The Book of Exodus
The second among the 24 Hebrew Bible Tanakh books, Exodus focuses on the exile of the Israelites led by the great Moses. Apart from the biblical story that has attracted readers of almost all religious sects; the Exodus occupies a special position because of the prophecies and preaching of the great messiah. The word “Exodus” is derived from a Greek word that means “going out”. The book holds significance because of the Mosaic Covenant that it conveys. It is an important part of the Old Testament and a much coveted religious book for both the Christians and the Jews.
The author of the book is not known although many think that Moses had written it. Like any religious book, the records or the events as narrated in the book has no historical evidence but is definitely guided by a Divine Providence. The book reverberates with themes of salvation where Moses after being rescued accidentally by the Egyptian Queen seeks salvation for the cursed Israelite race from the hands of the Egyptians after many years. Consequently the book echoes with the theme of Theophany or the divine manifestation where the great Moses encounters the father of Israelites that is Abraham in the Mount Sinai. After meeting God, he delivers the coveted “Sinaitic Covenant”, which is referred as the Old Covenant by the Christians. Finally Exodus expounds the theory of “Election of Israel” which proclaims the Israelites as the first descendants of God.
Despite being a very revered biblical book, the ideas brought forth in Exodus have often been criticized as being biased. There have also been doubts about the huge exodus of the Israelites led by Moses through the huge Red Sea. Whatever said, the book of Exodus has enthralled not only biblical researchers and historians but also writers and filmmakers. In fact, the novel Exodus written by Leon Uris also builds up on the same biblical theme where the Jewish Israelites face displacement.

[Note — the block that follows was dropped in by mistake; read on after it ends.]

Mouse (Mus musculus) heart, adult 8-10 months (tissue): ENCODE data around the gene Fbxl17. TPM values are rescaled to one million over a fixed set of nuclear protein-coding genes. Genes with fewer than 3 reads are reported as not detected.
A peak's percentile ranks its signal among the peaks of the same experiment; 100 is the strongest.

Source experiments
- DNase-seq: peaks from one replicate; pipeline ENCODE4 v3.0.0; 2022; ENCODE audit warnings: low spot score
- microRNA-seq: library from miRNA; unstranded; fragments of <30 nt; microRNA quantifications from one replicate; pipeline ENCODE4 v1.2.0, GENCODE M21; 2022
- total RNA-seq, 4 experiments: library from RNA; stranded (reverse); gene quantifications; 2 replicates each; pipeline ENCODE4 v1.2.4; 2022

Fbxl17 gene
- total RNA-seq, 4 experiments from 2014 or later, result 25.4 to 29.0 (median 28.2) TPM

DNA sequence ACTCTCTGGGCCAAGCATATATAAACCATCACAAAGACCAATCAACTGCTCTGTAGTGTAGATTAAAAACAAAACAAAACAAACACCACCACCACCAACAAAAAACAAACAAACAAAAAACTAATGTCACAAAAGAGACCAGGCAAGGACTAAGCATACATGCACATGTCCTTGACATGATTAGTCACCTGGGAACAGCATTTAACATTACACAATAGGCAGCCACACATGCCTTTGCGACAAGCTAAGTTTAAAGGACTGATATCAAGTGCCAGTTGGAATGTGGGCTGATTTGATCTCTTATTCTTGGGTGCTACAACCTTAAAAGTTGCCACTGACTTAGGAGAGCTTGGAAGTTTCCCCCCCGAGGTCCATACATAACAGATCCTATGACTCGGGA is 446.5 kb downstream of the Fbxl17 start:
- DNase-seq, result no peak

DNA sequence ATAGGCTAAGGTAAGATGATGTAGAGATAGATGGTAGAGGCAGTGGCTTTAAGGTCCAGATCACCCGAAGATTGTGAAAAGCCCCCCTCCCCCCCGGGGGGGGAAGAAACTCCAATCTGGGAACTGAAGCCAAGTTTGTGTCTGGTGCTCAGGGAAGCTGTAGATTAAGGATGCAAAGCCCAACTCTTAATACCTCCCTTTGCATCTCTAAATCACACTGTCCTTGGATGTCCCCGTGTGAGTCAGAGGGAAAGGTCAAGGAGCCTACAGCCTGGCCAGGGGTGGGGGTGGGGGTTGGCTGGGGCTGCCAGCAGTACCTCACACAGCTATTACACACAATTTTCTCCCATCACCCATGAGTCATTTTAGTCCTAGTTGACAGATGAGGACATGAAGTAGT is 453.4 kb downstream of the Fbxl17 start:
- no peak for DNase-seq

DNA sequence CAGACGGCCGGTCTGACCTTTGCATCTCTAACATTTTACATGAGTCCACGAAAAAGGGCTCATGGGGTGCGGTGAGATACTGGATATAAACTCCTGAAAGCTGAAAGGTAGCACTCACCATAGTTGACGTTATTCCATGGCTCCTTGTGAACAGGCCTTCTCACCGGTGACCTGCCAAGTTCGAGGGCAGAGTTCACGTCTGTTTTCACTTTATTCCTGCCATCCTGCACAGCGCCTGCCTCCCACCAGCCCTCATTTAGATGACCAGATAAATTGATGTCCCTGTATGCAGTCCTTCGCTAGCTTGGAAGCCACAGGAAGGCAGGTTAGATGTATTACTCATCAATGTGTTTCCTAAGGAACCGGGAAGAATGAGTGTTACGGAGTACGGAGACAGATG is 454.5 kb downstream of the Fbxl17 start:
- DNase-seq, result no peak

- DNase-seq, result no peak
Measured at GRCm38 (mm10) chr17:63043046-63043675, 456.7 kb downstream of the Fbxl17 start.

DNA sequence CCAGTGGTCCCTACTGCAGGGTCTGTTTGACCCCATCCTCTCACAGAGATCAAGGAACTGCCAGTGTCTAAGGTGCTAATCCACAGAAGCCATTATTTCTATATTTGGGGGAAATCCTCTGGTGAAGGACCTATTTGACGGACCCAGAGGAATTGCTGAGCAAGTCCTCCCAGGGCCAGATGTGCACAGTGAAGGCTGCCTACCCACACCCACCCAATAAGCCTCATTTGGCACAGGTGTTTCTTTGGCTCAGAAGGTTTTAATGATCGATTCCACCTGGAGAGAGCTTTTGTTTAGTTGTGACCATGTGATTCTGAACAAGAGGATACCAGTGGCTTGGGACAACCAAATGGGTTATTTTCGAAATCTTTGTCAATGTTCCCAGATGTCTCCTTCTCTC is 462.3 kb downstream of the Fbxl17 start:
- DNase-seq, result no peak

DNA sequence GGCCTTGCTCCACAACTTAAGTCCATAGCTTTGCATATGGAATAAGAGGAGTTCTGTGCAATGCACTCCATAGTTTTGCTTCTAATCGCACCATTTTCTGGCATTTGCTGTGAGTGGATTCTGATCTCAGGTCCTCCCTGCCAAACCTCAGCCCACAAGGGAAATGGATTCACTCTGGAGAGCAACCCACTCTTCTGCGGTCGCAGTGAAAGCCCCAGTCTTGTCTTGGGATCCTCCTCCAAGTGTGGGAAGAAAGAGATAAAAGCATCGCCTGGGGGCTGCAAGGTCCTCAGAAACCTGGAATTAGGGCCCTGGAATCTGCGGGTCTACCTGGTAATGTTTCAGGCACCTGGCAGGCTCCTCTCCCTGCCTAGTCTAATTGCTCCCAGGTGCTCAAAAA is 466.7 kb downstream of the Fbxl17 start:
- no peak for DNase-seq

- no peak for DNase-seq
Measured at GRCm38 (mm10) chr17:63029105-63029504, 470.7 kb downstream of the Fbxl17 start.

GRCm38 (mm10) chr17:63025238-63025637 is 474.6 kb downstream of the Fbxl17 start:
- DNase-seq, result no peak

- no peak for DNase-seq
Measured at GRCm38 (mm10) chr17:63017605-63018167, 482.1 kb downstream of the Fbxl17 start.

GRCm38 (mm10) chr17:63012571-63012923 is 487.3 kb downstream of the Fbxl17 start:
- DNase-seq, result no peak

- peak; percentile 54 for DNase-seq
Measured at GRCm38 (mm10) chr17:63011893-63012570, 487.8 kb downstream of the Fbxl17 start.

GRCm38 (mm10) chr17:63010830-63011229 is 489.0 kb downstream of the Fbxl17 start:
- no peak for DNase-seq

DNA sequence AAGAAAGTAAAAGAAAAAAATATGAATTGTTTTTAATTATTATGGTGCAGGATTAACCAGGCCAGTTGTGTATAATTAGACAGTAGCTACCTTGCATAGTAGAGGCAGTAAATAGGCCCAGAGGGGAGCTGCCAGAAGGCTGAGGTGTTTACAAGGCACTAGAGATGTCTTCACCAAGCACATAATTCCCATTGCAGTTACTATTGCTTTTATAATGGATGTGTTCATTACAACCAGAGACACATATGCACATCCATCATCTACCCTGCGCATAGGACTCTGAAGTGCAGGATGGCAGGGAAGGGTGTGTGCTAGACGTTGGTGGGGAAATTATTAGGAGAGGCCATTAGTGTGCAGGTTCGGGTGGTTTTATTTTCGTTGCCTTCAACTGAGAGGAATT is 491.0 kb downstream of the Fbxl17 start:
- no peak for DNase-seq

The book has a diptych structure where the story is broken into two major parts. The first part centers round the birth and youth of Moses and his consequent emergence as the Messiah much like Christ. The second part is about the covenants that he lays down for his disciples often referred to as the “Ten Commandments’.
The story begins with Egypt’s Pharaoh fearful of the growing Israelite population that could outnumber his race, orders that all newborn boys be thrown into the Nile. A Levite woman then saves her baby by setting him free on the river Nile in an ark, Moses is thus saved by the Pharaoh’s daughter and Moses unaware of his origins grows up as a Prince. But as prophecy would prove, he comes to know about his past. After marrying Jethros daughter he seeks out for the freedom of his people and finding God in a burning bush. Moses then asks God his name at which point God replies with: “I AM that I AM.” God then tells Moses to return to Egypt and lead the Hebrews into Canaan, the Promised Land that God had promised to Abraham.
Although, he peacefully seeks freedom and justice for his people, the Pharaoh denies it. As Exodus narrates, Egypt is befallen with omens like a river of blood, a lot of frogs, and the death of first-born sons. But the Pharaoh remains undeterred and he chases the Israelites led by Moses with his army. It is at this juncture that Red Sea parts to make way for the messiah and his disciples. Finally Moses relieves his people from slavery and guides him on the path of God.